The conviction of three gay professors marked the peak of sexual McCarthyism, pitting an individual’s right to privacy against national security.
Author Rachel Simmons brings together the latest research on the psychological, physical and emotional development of girls.
Co-founder and vice president of Powderhouse Productions, Tug Yourgrau is an award-winning documentary filmmaker with more than 26 years experience. He has been executive producer or producer/director on many films that have been broadcast on The Discovery Channel, TLC, PBS, WGBH, The History Channel, and The Monitor Channel. Yourgrau is also an… Show more award-winning playwright and theatrical director. His play, The Song of Jacob Zulu, received 1993 Tony nominations for Best Play and Best Score (with Ladysmith Black Mambazo). His other plays include Shooting in Madrid, Theft, Cries From the Cockpit, Just The Two of Us, and Higher Power. Yourgrau was born in Johannesburg, South Africa. He holds a BA from Swarthmore College and an MA in European history from Boston University. He is a member of SAG, AFTRA, and the WGA/East. Yourgrau, and his wife, Beth, live with their twins, Sarah and David, outside Boston. Show less
Girls growing up in America today have more opportunities than their mothers and grandmothers ever imagined. They do well in school; by fifth grade they’re equal to boys in math and science, and they’re significantly better at reading and writing. They have more career choices, more flexibility in family roles and more female role models in positions of political power.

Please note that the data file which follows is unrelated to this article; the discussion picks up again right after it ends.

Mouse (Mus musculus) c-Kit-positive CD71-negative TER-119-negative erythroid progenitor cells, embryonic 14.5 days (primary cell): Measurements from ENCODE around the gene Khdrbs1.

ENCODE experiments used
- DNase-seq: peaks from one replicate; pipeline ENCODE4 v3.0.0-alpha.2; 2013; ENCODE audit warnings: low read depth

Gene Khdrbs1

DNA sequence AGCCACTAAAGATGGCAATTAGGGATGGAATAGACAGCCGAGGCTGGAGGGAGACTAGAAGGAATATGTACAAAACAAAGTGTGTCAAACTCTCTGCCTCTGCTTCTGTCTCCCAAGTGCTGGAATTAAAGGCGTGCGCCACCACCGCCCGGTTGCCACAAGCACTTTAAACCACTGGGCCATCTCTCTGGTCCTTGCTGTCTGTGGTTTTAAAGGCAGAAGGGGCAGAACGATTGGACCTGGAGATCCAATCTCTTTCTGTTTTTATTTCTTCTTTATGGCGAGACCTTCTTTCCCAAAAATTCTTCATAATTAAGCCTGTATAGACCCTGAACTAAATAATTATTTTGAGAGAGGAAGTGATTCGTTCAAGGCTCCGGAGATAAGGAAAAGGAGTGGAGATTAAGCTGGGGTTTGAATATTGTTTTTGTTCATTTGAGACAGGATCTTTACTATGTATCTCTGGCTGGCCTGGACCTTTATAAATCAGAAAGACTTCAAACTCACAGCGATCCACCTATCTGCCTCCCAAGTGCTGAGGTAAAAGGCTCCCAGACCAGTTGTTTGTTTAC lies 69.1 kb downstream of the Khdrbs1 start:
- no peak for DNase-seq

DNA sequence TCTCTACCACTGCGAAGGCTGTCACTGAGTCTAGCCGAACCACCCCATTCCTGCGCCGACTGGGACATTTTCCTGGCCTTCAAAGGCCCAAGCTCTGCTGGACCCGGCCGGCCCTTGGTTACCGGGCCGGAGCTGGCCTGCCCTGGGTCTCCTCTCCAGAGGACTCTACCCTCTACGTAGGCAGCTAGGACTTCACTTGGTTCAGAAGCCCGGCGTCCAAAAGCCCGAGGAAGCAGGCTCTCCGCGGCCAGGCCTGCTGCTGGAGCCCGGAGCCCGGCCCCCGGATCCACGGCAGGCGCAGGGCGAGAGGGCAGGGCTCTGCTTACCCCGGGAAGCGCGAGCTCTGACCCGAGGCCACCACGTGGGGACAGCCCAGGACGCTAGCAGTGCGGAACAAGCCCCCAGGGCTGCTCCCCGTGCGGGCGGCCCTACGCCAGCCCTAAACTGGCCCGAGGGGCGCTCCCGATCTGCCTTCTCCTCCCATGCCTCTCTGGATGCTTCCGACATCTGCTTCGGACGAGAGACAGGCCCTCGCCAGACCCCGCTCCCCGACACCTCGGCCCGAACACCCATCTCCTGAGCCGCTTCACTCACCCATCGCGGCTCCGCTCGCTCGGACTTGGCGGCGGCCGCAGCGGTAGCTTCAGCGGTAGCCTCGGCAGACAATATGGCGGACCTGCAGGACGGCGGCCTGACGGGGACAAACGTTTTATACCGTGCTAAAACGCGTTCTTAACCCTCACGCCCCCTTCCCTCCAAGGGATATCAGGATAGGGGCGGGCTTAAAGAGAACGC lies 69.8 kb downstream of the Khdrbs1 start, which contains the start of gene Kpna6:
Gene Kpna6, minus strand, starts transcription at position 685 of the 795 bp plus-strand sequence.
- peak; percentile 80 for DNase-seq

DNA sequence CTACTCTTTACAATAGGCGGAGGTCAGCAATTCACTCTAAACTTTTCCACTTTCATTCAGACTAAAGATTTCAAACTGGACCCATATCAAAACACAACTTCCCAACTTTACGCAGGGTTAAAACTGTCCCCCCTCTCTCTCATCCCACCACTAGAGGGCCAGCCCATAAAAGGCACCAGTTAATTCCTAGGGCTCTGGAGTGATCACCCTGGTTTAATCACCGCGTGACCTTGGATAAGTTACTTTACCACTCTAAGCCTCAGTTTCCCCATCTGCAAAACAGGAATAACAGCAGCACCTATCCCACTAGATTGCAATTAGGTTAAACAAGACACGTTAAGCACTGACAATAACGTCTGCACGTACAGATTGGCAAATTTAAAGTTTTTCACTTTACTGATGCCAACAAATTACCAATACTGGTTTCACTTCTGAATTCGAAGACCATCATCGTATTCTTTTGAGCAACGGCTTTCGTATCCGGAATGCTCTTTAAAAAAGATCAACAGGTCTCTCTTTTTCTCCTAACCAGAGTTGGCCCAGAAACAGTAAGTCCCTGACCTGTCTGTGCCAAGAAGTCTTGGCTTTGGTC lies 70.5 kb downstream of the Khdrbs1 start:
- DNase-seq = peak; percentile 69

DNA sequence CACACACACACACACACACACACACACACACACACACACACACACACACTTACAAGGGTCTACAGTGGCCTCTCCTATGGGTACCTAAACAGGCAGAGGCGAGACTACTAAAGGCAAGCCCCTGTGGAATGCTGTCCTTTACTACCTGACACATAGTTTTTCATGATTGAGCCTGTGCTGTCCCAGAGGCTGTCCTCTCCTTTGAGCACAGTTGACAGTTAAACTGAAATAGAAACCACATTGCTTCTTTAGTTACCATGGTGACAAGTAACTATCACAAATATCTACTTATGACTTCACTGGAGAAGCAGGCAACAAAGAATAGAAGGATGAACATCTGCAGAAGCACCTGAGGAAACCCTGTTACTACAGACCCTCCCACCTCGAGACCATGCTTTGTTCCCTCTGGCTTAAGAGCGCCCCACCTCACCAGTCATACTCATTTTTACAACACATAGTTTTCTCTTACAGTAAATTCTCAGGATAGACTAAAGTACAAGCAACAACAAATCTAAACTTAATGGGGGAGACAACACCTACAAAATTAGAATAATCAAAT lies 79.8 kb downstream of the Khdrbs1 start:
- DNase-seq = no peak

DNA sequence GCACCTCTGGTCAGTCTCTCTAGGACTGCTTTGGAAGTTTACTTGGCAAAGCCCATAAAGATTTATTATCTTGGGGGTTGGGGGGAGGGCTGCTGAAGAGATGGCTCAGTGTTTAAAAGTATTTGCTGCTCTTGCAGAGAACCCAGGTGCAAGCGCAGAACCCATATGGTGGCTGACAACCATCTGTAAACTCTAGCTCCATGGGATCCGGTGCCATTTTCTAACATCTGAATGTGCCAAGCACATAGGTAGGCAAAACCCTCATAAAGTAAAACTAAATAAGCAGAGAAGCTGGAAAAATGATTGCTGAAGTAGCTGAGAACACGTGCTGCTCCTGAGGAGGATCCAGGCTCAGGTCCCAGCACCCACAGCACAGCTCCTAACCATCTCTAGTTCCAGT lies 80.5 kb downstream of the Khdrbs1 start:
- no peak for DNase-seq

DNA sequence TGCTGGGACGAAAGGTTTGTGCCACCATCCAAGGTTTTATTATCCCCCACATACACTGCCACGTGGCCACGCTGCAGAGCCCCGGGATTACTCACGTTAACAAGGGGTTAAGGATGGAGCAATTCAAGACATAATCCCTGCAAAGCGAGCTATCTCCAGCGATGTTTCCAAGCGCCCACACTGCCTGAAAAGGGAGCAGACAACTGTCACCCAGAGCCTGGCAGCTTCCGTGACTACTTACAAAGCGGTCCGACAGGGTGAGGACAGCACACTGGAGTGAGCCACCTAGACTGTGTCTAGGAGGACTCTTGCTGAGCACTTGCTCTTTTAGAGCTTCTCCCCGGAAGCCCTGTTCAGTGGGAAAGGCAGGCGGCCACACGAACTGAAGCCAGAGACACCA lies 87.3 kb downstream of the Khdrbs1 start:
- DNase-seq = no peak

But even as doors open, girls may not be able to walk confidently through them. When they get to middle school, the self-esteem of girls plunges. Twice as many girls as boys attempt suicide. Twice as many show signs of depression. Girls have a higher risk of abusing alcohol and drugs, and violent physical assaults by girls have skyrocketed since 1990.
Rachel Simmons has been studying girls’s relationships, behavior and psychology for more than a decade. Her best-selling 2002 book Odd Girl Out: The Hidden Culture of Aggression in Girls started a widespread cultural conversation about girls’ psychological aggression and bullying. Her recently published new book, Curse of the Good Girl, traces the impact of our internalized ideas of “girlhood” on girls’ psychological development.
In A Girl’s Life, Simmons goes back into the field to introduce audiences to four typical teenage American girls. The girls tell their own deeply personal tales of dealing with issues like cyberbullying, body image and violence.
Simmons also interviews parents, psychologists, teachers, and social workers. They share tips on how to help nurture girls into capable, resilient adults. And, as viewers trace the thorny new challenges girls face, the girls themselves reveal an inspiring supply of strength, energy, smarts and support for each other. With courage and determination, these girls reveal their hopes and dreams for a powerful future. As Sonia Luna points out, “The best thing about being a girl is that we can do anything.”